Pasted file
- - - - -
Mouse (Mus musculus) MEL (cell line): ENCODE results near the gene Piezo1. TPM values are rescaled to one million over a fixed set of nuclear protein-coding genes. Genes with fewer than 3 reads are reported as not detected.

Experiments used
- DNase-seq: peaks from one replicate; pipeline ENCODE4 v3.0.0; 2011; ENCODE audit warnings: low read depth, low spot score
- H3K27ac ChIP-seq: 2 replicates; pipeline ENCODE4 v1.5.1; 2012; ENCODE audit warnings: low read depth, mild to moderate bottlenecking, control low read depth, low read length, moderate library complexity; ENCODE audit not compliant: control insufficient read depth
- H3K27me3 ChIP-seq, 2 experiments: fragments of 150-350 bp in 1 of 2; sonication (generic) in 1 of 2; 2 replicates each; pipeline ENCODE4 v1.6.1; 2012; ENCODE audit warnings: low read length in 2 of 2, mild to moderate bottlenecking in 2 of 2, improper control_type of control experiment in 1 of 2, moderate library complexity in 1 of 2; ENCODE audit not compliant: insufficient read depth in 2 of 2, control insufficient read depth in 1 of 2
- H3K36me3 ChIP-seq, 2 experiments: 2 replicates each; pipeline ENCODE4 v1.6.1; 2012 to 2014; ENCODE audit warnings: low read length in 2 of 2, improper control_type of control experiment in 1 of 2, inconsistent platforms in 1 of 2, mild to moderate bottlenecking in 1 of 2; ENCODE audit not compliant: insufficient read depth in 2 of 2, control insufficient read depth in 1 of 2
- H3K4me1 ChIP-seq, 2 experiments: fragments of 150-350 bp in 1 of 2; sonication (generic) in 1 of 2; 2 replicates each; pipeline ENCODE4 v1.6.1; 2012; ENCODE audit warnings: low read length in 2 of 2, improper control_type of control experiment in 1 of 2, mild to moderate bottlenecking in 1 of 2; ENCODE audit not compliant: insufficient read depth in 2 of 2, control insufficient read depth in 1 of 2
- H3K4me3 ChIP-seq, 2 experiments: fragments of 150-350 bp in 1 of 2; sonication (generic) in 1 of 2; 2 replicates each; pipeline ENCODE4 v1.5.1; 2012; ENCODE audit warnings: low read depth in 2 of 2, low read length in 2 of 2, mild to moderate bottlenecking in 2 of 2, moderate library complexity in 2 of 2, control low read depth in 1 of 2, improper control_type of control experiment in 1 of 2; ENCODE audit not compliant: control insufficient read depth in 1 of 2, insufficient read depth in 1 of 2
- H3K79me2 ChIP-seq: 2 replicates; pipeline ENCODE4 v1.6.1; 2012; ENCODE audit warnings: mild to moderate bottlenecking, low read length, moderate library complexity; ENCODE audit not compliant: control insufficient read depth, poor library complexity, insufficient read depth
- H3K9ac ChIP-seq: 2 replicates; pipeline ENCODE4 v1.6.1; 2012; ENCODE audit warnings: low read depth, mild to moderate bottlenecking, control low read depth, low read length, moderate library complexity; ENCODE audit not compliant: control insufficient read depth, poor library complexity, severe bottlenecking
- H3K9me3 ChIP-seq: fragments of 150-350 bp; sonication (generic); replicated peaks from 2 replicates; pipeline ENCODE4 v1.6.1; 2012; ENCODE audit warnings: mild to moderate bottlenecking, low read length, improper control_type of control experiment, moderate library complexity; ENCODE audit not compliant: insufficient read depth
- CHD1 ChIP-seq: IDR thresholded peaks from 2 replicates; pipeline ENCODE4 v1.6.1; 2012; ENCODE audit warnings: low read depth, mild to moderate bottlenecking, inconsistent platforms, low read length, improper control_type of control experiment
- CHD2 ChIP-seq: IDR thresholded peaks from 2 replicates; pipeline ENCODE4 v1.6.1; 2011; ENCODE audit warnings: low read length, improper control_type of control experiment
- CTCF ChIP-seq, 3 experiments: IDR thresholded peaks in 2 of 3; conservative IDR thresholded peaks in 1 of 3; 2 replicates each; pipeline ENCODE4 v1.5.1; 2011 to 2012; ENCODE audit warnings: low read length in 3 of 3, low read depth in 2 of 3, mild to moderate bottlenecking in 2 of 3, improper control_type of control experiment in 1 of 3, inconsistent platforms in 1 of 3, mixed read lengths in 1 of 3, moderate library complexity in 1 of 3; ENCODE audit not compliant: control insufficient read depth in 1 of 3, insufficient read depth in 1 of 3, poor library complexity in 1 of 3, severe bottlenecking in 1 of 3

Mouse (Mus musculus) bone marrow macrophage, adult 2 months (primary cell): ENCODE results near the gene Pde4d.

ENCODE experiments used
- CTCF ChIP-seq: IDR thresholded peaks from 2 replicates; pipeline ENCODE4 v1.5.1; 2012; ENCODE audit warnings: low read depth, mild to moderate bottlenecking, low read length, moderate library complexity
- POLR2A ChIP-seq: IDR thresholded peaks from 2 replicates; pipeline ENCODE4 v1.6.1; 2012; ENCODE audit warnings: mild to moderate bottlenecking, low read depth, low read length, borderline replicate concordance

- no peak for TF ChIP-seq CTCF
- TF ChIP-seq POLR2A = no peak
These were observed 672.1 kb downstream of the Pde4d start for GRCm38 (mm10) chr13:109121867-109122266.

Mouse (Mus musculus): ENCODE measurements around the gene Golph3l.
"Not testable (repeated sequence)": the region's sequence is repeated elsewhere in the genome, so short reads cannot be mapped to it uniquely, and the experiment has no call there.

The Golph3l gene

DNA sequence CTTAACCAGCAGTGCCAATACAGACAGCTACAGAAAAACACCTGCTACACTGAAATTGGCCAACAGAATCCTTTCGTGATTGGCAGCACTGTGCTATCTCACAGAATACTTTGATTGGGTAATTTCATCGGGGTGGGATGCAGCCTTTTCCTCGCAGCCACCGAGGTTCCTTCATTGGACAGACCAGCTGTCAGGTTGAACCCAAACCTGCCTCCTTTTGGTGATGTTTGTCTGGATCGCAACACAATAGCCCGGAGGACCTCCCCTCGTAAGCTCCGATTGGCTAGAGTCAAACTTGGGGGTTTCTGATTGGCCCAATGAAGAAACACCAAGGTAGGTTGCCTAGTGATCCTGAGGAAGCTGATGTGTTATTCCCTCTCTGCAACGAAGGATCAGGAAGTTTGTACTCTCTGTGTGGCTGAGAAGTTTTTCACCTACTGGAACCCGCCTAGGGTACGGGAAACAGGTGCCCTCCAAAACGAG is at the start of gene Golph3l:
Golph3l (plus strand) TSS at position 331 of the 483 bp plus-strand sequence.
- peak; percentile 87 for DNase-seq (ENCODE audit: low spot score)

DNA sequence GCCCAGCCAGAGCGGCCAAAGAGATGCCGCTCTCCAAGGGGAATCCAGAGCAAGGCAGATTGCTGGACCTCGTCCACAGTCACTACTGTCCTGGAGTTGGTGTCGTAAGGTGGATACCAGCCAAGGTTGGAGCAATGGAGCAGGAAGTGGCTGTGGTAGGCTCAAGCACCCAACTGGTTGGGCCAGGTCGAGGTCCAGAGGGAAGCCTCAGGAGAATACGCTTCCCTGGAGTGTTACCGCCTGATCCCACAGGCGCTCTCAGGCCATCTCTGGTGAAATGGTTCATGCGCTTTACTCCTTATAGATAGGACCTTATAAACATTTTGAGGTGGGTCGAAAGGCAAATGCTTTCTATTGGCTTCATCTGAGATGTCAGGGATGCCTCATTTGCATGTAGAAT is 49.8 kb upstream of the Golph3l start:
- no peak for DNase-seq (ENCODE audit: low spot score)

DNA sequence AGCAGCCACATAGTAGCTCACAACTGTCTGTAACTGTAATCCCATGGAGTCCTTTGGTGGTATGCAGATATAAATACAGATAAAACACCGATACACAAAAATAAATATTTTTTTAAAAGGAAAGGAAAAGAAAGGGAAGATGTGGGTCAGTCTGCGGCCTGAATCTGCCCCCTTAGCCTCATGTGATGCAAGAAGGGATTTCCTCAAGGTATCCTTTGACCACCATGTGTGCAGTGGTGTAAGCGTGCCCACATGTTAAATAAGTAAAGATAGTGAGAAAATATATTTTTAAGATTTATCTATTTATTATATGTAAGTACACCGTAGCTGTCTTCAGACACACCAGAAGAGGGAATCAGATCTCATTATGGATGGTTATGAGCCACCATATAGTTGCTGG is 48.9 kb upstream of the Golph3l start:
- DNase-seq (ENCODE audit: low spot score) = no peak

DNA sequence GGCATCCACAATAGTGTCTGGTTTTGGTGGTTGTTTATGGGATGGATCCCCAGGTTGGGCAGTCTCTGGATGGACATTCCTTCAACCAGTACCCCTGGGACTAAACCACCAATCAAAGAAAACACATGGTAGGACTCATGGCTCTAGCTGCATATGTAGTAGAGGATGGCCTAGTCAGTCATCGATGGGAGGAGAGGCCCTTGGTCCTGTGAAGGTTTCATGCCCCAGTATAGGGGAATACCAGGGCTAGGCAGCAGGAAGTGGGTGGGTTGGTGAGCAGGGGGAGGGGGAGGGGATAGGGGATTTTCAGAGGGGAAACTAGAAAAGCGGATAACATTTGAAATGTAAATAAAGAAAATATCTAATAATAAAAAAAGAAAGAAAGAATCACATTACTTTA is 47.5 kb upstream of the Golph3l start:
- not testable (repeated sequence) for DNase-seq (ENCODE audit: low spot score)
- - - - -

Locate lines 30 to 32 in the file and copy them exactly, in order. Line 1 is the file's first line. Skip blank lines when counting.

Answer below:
DNA sequence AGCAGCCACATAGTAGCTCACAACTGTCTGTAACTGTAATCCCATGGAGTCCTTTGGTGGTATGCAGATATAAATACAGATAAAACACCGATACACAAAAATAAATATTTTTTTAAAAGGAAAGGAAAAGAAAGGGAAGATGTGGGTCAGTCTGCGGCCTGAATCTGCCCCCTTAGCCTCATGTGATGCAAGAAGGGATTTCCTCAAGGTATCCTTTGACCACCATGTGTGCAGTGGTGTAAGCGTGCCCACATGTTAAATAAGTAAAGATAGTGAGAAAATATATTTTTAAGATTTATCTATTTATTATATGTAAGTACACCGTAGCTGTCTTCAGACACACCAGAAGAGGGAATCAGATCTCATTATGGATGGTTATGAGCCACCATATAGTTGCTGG is 48.9 kb upstream of the Golph3l start:
- DNase-seq (ENCODE audit: low spot score) = no peak

DNA sequence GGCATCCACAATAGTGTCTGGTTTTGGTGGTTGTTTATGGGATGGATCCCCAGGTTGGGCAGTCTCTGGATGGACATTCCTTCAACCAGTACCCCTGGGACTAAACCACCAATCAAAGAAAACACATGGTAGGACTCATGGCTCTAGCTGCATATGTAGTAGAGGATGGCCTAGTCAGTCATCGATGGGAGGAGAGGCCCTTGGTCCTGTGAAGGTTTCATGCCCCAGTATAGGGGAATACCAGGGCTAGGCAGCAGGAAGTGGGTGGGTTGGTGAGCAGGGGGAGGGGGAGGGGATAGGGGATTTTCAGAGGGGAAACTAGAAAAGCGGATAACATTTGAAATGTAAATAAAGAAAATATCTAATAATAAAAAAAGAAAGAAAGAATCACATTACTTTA is 47.5 kb upstream of the Golph3l start: